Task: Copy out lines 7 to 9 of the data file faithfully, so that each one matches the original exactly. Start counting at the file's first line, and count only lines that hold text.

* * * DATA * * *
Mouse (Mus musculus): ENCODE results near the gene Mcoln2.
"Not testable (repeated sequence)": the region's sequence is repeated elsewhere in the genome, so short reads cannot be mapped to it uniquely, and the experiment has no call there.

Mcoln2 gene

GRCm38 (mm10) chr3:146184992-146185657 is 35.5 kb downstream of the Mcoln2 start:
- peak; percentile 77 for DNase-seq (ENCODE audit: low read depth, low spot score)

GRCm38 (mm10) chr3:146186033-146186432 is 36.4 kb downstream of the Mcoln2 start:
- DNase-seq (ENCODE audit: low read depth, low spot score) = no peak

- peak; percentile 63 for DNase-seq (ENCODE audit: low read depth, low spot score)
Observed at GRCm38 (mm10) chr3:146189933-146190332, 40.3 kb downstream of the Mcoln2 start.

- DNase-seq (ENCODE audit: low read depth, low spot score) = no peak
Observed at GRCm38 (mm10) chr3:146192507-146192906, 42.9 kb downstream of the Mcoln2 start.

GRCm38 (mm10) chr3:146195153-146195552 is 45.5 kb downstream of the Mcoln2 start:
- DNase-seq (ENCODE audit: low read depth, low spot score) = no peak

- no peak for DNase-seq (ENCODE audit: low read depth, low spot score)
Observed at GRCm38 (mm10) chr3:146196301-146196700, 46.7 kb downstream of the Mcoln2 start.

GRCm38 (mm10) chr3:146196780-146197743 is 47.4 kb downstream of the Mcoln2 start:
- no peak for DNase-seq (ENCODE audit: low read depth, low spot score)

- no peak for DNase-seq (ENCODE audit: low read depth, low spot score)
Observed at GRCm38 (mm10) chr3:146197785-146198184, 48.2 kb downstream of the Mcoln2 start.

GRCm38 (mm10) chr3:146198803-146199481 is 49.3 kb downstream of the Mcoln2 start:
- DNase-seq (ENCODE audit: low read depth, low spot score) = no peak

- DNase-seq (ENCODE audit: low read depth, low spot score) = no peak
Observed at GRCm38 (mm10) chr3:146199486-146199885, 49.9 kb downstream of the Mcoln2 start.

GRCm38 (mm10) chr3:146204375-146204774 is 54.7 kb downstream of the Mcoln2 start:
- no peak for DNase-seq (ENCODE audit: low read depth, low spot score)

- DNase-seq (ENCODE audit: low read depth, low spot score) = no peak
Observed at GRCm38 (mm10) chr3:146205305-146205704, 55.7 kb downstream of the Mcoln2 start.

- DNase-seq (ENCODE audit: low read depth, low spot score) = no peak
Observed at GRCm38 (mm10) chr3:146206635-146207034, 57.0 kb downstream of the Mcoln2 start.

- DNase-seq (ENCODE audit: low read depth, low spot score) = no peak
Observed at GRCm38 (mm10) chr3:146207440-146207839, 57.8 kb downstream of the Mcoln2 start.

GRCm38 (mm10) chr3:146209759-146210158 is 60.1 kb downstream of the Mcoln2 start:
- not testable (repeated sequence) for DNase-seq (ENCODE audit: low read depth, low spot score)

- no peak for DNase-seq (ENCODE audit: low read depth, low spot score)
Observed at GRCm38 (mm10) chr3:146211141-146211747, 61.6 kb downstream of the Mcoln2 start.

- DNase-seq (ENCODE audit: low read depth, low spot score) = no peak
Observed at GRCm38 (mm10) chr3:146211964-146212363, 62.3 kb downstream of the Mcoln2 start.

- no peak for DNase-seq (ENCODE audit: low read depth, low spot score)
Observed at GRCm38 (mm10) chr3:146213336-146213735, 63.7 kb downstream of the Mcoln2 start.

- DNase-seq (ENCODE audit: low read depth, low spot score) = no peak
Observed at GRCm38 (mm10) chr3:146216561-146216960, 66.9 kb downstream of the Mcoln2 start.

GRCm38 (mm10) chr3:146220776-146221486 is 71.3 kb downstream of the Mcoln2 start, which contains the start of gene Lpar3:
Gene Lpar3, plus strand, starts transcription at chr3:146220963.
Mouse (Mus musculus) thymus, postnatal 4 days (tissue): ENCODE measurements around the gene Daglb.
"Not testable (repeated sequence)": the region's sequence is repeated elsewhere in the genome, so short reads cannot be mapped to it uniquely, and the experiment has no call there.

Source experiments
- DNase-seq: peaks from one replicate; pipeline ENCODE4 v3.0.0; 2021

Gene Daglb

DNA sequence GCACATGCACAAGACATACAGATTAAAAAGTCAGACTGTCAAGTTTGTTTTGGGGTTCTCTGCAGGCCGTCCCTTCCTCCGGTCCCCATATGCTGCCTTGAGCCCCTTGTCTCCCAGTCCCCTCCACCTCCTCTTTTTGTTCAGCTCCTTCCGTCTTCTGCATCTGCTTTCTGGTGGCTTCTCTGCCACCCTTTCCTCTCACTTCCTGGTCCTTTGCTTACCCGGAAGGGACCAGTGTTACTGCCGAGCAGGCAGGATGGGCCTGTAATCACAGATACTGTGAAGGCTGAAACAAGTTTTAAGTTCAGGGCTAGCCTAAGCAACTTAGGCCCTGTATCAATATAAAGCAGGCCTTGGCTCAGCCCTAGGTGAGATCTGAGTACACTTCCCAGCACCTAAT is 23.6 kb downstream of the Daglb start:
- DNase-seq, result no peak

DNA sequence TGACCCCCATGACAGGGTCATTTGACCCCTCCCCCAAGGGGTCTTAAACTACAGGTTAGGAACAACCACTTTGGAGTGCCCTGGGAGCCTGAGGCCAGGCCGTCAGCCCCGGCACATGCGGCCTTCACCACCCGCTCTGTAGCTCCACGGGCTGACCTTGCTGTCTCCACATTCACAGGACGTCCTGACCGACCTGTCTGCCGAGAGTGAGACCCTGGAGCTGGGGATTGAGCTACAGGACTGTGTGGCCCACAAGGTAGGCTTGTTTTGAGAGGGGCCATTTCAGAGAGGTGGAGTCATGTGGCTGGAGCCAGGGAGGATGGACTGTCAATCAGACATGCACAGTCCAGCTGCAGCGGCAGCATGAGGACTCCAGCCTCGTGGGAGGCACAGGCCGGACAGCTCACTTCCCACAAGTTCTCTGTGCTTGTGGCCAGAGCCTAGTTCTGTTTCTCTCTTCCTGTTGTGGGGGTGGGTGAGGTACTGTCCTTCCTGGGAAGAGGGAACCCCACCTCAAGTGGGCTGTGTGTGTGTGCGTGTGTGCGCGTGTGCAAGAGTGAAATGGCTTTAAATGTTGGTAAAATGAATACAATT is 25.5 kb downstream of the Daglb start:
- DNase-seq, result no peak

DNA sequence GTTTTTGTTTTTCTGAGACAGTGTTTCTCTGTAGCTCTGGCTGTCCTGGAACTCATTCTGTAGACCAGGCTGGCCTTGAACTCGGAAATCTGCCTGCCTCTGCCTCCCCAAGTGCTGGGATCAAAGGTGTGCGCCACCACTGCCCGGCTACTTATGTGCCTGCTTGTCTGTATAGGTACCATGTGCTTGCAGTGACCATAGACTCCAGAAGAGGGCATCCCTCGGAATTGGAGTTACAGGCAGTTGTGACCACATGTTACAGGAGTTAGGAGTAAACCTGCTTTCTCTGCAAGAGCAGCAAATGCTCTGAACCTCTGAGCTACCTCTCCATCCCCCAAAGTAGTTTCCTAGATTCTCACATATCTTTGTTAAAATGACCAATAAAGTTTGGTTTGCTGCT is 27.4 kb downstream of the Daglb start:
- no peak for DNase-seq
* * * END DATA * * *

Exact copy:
- DNase-seq (ENCODE audit: low read depth, low spot score) = no peak

- peak; percentile 63 for DNase-seq (ENCODE audit: low read depth, low spot score)
Observed at GRCm38 (mm10) chr3:146189933-146190332, 40.3 kb downstream of the Mcoln2 start.